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08 of 10
Antibes is a wonderful Mediterranean resort tucked between Cannes and Nice. Its old town invites you to wander through the pretty flower-filled streets down to the marina, one of the most spectacular in the Mediterranean with its multi-million dollar yachts. The daily flower and vegetable market is full of the scents and tastes of Provence; walk a few yards to the chateau where the Musee Picasso houses a very good collection of the artist’s ceramics, along with works by some of his contemporaries.
To the south lies the Cap d’Antibes with its small beaches, a lighthouse and church dedicated to sailors up a small hill, splendid old and new villas and great hotels like the Hotel du Cap Eden Roc.
In contrast, neighboring Juan-les-Pins is glitzy and modern, famous for its annual Jazz Festival held every July on a stage right by the sea.
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09 of 10
Nice is a great city, vying with Marseille as the second city of France. It attracts both those after the good life and those after culture with a selection of marvelous museums. You can see works by the Impressionists and other artists who flocked here from the 19th century onwards, some in the houses they lived in, others in places like the Fondation Maeght.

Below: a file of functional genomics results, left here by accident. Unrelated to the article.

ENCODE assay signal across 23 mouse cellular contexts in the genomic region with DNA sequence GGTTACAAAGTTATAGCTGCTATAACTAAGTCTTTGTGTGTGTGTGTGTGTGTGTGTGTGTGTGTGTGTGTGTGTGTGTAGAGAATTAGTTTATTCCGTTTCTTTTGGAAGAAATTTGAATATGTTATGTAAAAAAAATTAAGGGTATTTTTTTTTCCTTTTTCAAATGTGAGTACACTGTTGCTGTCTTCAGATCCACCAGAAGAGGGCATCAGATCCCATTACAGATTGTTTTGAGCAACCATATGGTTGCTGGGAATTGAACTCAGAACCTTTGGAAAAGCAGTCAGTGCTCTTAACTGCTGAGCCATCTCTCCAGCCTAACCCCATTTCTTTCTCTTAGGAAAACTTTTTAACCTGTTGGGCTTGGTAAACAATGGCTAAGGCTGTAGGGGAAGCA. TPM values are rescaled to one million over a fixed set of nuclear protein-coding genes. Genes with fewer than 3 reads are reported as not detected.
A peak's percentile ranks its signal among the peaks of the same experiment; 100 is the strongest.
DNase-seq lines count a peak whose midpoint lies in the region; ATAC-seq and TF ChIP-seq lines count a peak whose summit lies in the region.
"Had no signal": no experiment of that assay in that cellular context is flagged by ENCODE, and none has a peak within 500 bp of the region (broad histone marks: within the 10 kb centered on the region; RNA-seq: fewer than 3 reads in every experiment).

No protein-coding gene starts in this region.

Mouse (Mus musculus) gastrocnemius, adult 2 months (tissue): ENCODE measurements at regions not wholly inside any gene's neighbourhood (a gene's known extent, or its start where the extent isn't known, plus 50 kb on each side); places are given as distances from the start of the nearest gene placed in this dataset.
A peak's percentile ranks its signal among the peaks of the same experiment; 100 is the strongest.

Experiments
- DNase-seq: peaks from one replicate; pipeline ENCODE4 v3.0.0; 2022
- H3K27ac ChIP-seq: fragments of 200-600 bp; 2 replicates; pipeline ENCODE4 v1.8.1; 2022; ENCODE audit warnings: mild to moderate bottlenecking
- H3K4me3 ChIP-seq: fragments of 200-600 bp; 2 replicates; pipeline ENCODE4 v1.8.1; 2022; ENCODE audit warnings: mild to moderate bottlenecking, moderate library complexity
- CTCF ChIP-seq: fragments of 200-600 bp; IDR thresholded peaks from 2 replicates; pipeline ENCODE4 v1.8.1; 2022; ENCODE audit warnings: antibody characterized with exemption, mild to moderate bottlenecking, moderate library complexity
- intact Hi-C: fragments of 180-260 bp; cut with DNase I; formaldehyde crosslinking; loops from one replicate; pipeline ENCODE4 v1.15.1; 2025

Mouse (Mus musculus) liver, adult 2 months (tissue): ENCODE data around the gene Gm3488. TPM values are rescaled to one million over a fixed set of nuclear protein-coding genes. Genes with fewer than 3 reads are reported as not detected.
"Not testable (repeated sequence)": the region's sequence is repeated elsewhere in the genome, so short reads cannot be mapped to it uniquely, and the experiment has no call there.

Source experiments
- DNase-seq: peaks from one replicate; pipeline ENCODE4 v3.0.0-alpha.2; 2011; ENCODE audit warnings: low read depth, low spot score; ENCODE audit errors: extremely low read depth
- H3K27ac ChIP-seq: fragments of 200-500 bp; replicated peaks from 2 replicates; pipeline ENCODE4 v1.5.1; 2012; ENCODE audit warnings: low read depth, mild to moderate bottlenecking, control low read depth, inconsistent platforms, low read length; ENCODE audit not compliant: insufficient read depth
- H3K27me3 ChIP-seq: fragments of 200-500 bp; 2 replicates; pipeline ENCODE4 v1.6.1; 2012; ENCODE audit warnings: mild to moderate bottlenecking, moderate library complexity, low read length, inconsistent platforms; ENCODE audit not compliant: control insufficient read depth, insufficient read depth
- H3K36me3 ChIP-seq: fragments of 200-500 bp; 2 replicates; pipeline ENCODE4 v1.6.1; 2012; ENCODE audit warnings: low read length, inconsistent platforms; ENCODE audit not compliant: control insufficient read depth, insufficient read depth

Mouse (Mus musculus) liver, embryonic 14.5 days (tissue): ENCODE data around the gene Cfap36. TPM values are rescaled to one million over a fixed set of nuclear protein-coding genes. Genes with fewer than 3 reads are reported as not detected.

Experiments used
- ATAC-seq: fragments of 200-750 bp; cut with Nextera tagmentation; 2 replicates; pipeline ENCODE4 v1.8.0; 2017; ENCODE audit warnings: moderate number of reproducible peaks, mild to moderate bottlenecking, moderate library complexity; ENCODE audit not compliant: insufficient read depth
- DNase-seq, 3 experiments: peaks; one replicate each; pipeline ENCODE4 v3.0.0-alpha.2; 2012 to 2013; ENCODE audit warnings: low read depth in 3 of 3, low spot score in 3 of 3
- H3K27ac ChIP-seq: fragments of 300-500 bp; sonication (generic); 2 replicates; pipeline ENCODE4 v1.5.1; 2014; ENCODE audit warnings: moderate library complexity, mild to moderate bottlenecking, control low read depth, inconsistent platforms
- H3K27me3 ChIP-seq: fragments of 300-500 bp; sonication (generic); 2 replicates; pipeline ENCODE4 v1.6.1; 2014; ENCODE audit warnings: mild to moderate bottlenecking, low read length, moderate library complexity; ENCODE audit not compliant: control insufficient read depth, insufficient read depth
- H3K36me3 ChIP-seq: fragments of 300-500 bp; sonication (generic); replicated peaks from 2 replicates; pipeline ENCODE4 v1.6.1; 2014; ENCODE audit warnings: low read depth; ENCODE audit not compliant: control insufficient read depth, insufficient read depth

A walk along the Promenade des Anglais takes you past some of the most gracious hotels in France. In the heart of the old town, the Cours Saleya fills each day to overflowing with stalls selling Provencal fruits, preserves, olives, vegetables and fruit. Nice is a food lovers’ paradise, a city of bistros and brasseries, of tempting boulangeries and fromageries, and very good cooking courses/market tours.
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10 of 10
Mediterranean Monte Carlo
The capital of the tiny principality of Monaco punches way above its diminutive weight. It's mainly known for its royal family (and the late Princess Grace), its scary Formula 1 Grand Prix around the streets of the town, and as a tax haven with more millionaires per square inch than most other such haunts of the fabulously wealthy. But don't dismiss it as just another resort, Monte Carlo also has a great Oceanographic museum with an aquarium of rare fish, the Prince of Monaco’s vintage car collection of 100 classic models, as swish as any prince could want, and a whole lot more attractions to suit every taste. And if you want to gamble, the very ornate and splendid Casino de Paris waits you custom.